So a few months ago I accidentally built a time machine. I don’t know what I was trying to make, but it wasn’t a time machine. A lot of people were very excited, but because I hadn’t set out to build a time machine I considered the experiment a failure. I was in all the papers for a while, and then one day I put the time machine in the garage and forgot about it.

Well, a few days ago, my dad was out cleaning the garage when he came across the Time Machine. He came up to my room to tell me about it. His face was red and he was angry.

“That doo-hickey of yours has got a hornet’s nest in it,” he told me. “I’m not gonna clean it up. You can do that yourself. You’re twenty-seven years old; I shouldn’t have to tell you to clean up after yourself.”

“Fine, I’ll clean it up,” I said.

Then, I said: “Jeez.”

I put on my purple windbreaker and my favorite pair of jeans and headed for the garage. My mother was in the kitchen, juggling bombs. They were round and black and all of the fuses were lit. One of them looked like it could blow up at any minute but she didn’t seem to care. I had to assume she knew what she was doing, but it seemed to me that my dad should have stepped in and done something. A bomb with a lit fuse was a heck of a lot more dangerous than a hornets nest in my crappy Time Machine.

I went out into the garage and looked at the Time Machine. It didn’t look like much, just a chair and some tinfoil, really. There was a little platform built around it, but it only went out about six or so feet. Looking at it, I still couldn’t figure out what it was I had been trying to make.

The hornets nest was under the seat, so I grabbed a can of spray paint and started spraying them. I had no idea how to kill hornets but I found out that spray paint doesn’t do anything to them. Soon they were buzzing all around me, and I had no choice but to kick the nest from the chair and use the Time Machine.

Everything went dark for a minute, and then I saw a bunch of rainbows. They were tiny, no bigger than my fingernail, and there were thousands of them.

After a few minutes, the rainbows faded, and gradually a sort of desert came into focus. My parents were standing there. Their faces were streaked with black and their hair was standing straight up on their heads. I looked around and realized it wasn’t really a desert, more of an impact crater. I could see bits of my neighbor’s houses, a few tires and other indications of a great explosion. Like, there was a tree up on the top of the crater that had been split in half, and there were body parts scattered all over the place.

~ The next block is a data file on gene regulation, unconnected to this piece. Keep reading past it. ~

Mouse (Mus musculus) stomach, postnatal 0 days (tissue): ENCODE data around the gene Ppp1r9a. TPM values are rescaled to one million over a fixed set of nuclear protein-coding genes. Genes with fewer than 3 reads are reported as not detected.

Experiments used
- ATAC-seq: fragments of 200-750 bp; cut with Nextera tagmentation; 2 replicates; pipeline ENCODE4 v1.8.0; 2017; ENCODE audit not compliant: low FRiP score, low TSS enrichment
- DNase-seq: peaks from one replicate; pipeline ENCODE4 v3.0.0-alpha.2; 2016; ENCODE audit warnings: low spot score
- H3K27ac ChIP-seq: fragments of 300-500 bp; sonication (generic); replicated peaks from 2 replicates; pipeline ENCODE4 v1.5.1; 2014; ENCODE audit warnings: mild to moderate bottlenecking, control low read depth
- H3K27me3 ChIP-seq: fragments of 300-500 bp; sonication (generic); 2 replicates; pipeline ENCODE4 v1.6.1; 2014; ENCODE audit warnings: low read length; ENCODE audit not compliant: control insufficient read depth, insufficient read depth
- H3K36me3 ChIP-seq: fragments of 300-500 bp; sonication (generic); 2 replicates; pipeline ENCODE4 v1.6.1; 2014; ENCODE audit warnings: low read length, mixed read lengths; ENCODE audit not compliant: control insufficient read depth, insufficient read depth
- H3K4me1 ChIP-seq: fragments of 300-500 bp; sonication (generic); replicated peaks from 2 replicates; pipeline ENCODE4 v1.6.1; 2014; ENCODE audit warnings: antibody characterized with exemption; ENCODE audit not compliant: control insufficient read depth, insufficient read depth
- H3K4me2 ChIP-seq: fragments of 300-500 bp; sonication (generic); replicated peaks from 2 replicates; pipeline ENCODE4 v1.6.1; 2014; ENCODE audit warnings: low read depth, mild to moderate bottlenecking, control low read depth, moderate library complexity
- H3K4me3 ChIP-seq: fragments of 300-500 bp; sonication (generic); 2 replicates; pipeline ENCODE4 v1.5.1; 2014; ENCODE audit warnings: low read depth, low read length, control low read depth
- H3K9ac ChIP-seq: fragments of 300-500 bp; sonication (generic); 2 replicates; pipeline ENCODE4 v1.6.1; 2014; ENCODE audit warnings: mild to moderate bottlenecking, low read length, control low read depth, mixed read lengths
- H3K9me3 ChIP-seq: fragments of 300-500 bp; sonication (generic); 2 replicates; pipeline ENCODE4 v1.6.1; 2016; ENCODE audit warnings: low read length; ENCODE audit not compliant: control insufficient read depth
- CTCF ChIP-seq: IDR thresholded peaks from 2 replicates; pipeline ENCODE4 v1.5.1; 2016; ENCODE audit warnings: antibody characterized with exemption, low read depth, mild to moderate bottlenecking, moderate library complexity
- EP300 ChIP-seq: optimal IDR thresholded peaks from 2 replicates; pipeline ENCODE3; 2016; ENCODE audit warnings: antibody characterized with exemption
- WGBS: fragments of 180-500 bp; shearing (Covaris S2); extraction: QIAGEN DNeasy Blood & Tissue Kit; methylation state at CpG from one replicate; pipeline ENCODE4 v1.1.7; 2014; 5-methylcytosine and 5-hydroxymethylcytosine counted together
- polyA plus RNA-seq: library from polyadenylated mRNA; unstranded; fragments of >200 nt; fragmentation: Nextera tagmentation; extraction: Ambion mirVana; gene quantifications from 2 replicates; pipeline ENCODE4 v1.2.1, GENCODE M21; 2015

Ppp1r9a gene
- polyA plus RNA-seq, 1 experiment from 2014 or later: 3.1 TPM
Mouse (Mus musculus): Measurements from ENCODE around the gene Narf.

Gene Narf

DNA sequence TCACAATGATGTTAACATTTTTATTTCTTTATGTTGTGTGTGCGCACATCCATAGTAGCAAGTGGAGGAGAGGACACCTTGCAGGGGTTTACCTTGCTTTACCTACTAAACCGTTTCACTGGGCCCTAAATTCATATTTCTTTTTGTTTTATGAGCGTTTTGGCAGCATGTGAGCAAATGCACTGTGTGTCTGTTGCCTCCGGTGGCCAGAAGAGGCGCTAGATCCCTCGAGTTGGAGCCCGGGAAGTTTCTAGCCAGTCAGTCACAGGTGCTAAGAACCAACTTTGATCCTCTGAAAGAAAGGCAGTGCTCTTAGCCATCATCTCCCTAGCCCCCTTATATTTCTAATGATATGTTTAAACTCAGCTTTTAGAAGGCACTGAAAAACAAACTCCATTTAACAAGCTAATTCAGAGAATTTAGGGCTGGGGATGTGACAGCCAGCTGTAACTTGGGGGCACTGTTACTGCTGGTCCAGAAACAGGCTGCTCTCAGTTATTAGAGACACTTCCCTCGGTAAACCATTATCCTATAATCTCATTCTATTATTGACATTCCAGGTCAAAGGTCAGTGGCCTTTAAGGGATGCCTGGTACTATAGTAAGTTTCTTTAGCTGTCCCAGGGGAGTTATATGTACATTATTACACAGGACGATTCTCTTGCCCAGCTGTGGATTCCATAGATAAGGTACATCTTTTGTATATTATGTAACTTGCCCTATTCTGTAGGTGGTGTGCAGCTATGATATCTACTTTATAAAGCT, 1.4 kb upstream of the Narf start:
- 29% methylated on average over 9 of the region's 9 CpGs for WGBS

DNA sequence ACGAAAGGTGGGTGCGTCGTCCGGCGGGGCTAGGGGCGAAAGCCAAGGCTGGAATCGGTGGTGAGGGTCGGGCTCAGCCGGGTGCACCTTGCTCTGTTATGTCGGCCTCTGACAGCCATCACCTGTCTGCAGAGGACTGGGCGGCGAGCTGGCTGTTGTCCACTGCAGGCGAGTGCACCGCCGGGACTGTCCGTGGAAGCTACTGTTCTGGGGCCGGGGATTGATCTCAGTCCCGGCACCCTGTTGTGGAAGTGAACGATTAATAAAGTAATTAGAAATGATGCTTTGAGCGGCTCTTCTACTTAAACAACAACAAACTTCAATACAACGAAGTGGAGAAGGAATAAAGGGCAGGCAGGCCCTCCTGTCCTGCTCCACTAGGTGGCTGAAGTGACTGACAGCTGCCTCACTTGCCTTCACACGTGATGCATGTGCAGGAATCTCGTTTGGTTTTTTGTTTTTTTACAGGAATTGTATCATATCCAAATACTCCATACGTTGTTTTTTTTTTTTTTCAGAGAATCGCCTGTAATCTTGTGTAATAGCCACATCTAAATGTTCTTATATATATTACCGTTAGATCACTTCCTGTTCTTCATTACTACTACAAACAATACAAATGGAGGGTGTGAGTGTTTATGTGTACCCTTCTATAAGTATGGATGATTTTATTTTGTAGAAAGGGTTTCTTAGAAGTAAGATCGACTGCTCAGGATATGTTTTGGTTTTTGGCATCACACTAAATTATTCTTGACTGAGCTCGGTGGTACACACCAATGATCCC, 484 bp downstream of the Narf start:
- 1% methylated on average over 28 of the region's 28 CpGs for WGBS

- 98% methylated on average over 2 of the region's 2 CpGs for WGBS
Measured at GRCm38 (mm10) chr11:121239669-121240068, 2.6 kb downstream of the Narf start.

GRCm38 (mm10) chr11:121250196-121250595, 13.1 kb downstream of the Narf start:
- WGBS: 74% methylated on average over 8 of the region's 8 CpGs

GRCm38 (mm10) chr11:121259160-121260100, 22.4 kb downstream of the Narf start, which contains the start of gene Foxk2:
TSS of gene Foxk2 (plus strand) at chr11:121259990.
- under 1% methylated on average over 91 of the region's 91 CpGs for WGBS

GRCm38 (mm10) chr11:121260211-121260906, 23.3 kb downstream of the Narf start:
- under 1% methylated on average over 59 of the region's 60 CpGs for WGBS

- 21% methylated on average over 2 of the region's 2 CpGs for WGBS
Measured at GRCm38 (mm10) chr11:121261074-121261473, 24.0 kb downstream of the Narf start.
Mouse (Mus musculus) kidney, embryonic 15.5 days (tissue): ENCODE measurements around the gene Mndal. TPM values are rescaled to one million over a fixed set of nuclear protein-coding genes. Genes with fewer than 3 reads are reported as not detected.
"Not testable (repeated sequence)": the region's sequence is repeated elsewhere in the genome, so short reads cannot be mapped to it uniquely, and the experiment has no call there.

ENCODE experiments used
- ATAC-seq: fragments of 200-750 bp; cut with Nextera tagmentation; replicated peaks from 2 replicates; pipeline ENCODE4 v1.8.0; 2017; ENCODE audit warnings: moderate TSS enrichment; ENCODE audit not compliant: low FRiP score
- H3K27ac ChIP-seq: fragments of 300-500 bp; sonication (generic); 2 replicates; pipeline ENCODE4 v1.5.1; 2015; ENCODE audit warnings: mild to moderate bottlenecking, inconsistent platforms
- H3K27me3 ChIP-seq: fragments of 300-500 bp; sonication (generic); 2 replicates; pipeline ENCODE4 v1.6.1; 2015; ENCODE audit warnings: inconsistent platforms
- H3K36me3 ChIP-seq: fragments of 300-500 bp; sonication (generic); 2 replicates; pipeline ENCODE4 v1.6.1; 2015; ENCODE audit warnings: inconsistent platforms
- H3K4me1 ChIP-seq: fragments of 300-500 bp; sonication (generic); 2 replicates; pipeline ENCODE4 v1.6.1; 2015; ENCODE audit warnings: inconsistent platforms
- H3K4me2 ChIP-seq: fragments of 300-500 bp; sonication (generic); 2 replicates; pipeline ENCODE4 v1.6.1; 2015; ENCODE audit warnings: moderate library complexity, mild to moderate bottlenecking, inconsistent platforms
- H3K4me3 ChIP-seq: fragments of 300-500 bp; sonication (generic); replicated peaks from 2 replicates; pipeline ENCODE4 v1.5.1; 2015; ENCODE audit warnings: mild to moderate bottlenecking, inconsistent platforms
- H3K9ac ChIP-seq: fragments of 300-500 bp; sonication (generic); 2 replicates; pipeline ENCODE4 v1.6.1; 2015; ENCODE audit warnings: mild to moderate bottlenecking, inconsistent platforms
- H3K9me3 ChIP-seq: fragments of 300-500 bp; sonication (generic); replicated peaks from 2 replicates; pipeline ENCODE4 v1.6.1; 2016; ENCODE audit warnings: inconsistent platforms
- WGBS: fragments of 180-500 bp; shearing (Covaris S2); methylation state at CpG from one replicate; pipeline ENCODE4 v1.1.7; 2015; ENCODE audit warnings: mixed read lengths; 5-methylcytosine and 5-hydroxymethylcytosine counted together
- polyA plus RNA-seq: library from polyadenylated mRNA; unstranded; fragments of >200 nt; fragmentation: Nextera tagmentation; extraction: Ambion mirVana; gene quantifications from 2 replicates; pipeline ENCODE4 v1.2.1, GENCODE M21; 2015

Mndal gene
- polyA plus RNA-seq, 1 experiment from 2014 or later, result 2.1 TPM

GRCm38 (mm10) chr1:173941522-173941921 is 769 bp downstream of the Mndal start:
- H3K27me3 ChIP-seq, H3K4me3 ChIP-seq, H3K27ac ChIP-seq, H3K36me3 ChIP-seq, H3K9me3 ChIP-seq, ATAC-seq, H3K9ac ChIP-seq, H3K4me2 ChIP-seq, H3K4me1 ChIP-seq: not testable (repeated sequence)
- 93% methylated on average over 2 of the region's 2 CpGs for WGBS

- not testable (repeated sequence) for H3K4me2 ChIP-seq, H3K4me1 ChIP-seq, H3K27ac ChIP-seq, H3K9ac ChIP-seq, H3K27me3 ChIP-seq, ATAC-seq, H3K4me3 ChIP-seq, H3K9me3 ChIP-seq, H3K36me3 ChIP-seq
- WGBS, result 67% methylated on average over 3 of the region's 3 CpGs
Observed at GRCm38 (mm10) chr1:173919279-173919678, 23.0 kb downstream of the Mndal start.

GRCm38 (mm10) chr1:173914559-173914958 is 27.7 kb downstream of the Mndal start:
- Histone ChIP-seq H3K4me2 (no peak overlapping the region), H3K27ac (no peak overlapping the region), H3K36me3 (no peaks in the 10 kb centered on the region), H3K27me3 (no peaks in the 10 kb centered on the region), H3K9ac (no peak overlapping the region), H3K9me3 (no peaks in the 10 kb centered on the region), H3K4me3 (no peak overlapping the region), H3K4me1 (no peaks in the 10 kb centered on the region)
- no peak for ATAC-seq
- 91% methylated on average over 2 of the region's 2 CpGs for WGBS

My mother reached up and touched her hair. There was a spark, and she quickly pulled her hand away. Smoke trailed out of both of their ears.

“What the heck are you guys doing here?” I asked.

My dad brushed himself off. “Your dumbass mother blew us up.”

“Yeah,” mom said sheepishly. “I was practicing my juggling. My teacher told me that, if I wanted to get really good at it, I had to try juggling something dangerous. That way, I wouldn’t lose my focus.”

I threw up my hands. “Jesus, Mom! He meant to try juggling knives, or chainsaws, not bombs!”

She just shrugged.

“Sorry,” she said. “I just wanted to improve my juggling skills.”

“Well, I hope you’re happy,” dad said, putting his hands on his hips and staring at her. “You and your damn juggling have knocked us all into next week.”

I checked the time-o-meter on the Time Machine. It said we had, in fact, travelled exactly one week into the future. I was momentarily upset, because I had missed a couple of my favorite shows, but luckily I had the Time Machine.

“Luckily,” I said. “I have this Time Machine.”

They both looked at me.


“So,” I explained. “We can use it to go back to last week, before any of this happened.”

They climbed on and we went back to our own time. When we got there, we walked into the kitchen and looked at the bombs mom had left on the table. None of them had blown up yet, so the machine must’ve worked.

My father sat down and put his elbows up on the table.

“Well, Marie,” he said. “Was it worth it? Do you feel your juggling has improved as a result of this accident?”

“Oh yeah,” she said. “Here, let me show you!”

She picked up the bombs, lit the fuses, and started juggling them. She really was quite good.

"Tiny Rainbows"

Copyright: © 2011 Dustin Reade


Dustin Reade likes old surrealist movies, Sangria Senorial Soda, writing stories and using his body for shock value. His work can be found in numerous magazines and anthologies. All of his stories are weird.

1 comment:

  1. Since the cocksucker likes to take a shit on my work, now it's my turn. Dustin Reade has no concept for the macabre and he's better off jacking off on writing male male romance stories that are Twilight fan fiction. I read fan fiction better than this. His stuff isn't weird, it just is childish and fucking ignorant as hell. I will never buy a book of his being he insulted every author I worked with and authors in the public domain I ran with an anthology I published.
          I will not support this faggot's work -- so thank you for making this available as a free read because it is downright garbage. I would wipe my ass with his work if it was in print as a solo author. I would rather urinate on his photograph.